Delectable fries just whet the appetite at Grille ‘27
By Scott Turnbull
The measure of any great restaurant is usually found in its simplest offerings, and French fries are usually a good yardstick to gauge everything else available. If the fries are limp and bland, chances are that the rest of the menu will be similar. If the fries alone can make you sit up and take notice however, there are excellent odds that the more substantial dishes will make your taste buds sing.
Such is the case at Grille ‘27, the restaurant at the newly renovated Pine Lodge Inn in Port Sydney. Hand cut fries are tossed in herb-infused duck fat, sprinkled with kosher salt, and crowned with a hint of lemon zest and parmesan, making them among the most delectable in Muskoka, let alone on the planet. Served with a house-made charred tomato ketchup, the fries demonstrate the commitment to quality and originality that dominate the menu at Grille ’27.
“When we renovated the Lodge, we knew we wanted to deliver a dining experience for our guests that would surprise them,” says Paul Derry, who purchased the inn with his wife Connie in 2010. “At the same time, we kept hearing that there was a void in terms of a local restaurant to enjoy a great upscale dinner and a good glass of wine, so we created a menu of classic items with a twist.”
When Paul and Connie decided to leave successful careers in software sales to pursue their dream of operating an inn in Muskoka, the longtime Lake of Bays cottagers used their years of experience travelling the continent to create their menu. An enthusiastic “foodie” with a passion for fresh ingredients and inspired presentation, Paul drew upon this knowledge of great restaurants to create a shifting menu that reflects seasonal, local ingredients as well as a diverse clientele.
Items like the signature Grille ’27 burger – a house-made patty topped with peppercorn crusted peameal, cheddar cheese, crispy onion rings and a unique Muskoka maple barbecue sauce – are mainstays all year long. Dishes such as a deep fried mac ‘n’ cheese with chipotle aioli and fettucini carbonara are exclusively offered during the winter months when snowmobilers and winter enthusiasts are looking for more hearty fare.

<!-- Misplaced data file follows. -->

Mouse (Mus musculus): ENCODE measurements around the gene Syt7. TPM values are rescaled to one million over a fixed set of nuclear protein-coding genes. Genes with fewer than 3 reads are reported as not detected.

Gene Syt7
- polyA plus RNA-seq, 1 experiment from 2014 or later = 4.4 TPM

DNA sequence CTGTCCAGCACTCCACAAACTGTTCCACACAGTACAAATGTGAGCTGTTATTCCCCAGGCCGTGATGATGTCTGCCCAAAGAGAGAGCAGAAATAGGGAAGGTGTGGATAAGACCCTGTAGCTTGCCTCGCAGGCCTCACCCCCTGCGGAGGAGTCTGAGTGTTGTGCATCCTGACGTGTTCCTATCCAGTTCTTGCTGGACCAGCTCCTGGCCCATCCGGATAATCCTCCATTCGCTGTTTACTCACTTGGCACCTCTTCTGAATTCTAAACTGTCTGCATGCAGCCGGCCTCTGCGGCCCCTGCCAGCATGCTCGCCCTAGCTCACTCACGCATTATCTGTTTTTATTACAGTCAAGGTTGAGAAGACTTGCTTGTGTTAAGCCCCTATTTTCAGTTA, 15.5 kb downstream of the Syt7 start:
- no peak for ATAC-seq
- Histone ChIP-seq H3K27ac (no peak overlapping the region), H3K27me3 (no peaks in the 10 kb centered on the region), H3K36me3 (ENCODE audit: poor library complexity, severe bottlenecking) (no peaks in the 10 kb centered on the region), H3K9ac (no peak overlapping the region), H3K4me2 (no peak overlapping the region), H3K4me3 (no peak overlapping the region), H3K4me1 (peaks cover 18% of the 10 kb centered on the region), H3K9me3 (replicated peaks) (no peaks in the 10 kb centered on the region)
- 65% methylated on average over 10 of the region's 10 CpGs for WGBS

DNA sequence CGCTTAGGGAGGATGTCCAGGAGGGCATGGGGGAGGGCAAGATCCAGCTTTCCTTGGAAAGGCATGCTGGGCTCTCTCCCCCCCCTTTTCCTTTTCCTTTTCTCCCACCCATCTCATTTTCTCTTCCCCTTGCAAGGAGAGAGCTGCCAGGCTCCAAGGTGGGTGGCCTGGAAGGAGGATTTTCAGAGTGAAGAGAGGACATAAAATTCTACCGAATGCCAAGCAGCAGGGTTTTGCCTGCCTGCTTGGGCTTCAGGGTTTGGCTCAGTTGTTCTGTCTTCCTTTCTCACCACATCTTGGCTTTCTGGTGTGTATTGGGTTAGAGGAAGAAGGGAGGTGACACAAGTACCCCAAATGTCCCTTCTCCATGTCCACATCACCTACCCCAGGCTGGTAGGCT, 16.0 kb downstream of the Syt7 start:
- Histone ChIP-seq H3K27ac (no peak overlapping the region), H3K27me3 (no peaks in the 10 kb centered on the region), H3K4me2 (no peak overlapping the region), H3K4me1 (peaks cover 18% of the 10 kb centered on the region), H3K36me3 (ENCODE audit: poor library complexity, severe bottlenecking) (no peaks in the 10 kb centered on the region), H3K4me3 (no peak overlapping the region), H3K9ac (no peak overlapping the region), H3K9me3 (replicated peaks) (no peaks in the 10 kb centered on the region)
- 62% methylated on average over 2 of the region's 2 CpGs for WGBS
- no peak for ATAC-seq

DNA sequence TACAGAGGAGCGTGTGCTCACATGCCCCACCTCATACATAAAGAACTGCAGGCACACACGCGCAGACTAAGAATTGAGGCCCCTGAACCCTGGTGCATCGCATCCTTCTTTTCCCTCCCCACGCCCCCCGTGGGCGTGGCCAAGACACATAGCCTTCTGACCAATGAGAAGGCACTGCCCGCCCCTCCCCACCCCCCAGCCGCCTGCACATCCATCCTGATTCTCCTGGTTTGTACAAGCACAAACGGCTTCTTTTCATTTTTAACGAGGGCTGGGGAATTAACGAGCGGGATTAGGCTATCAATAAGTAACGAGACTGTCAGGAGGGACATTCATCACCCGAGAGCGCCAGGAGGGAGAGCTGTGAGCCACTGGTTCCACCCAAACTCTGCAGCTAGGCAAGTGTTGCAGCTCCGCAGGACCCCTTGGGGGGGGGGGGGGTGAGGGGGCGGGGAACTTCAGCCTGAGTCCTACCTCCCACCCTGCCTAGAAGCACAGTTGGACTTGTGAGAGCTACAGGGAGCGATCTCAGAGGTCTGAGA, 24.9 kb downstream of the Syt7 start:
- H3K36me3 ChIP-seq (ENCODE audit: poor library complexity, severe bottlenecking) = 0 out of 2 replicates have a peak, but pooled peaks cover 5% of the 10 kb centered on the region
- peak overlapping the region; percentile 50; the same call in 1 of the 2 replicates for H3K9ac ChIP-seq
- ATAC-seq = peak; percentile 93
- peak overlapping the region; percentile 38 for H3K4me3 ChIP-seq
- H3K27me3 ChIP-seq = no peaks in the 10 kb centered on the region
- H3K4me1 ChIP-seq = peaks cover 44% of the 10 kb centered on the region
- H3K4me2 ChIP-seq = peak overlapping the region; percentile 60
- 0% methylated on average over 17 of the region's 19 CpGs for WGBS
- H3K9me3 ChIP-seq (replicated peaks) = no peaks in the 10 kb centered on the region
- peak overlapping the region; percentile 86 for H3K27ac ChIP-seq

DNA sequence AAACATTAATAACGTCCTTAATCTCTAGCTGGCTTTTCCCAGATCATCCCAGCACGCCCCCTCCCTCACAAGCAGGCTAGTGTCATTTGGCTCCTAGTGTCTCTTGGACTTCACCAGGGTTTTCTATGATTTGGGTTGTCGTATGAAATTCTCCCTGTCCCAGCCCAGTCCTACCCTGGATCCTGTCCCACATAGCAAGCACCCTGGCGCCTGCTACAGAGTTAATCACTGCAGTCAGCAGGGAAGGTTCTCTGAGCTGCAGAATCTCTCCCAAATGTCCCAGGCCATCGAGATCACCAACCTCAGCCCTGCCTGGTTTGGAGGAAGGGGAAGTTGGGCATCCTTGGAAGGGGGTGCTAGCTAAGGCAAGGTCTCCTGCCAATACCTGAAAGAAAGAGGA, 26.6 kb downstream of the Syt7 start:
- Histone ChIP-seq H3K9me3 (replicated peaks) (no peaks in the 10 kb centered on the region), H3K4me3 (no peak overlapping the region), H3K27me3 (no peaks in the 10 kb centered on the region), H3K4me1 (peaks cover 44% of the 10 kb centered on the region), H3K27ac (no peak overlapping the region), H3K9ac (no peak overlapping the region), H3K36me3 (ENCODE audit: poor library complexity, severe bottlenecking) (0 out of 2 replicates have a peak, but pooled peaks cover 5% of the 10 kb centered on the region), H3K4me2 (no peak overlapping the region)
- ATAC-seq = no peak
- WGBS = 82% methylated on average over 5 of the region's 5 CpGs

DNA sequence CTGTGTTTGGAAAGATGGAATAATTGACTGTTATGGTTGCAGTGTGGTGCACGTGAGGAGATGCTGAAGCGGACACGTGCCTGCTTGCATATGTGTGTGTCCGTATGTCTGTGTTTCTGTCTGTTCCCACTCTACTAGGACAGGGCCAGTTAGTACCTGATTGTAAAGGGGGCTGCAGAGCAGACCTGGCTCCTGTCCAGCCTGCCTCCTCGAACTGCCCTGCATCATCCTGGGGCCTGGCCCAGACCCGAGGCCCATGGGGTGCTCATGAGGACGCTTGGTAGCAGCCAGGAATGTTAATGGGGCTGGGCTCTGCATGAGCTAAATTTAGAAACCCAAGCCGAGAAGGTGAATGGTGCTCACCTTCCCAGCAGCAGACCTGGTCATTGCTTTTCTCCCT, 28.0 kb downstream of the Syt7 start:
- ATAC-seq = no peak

“There’s always room for a good burger, but we try to keep the menu adaptable to the season and our clientele,” says Connie. “There’s a call for great comfort food in the winter and in the summer we get a chance to amp up the menu and create really memorable dining experiences.”
A maple salmon paired with a fava bean, mushroom and fingerling ragout is a popular summer dish, as are the fire-grilled AAA ribeye, the piri-piri chicken served with couscous and the pickerel po’ boy sandwich.
Regular appetizers include a distinctive pulled pork spring roll served with a vanilla rum barbecue sauce, and a pan-seared calamari tossed with cherry tomatoes, capers and pumpkin seeds.
Vegetarian and gluten-free diets are also accommodated, with plates like the sweet potato lasagna, which layers sweet potatoes, Portobello and shiitake mushrooms, and provolone and feta cheese.
“We want to continually surprise our guests with the quality and creativity in all of our dishes,” says Connie. “Our previous careers were based on the strength of ethical representation, and we’ve carried that over… we won’t ever substitute quality just to get a plate out.”
The commitment to excellence carries over to the bar menu and wine list. Toronto craft brewery Mill Street is fully represented at the draft taps, with their Organic Lager, Tankhouse and Stock Ales, and Cobblestone Stout. In the summer, the bar pours Mill Street’s Lemon Tea, a wheat beer infused with tea flavours that surprised Paul by being exceptionally popular with regular beer drinkers last summer, not just aficionados.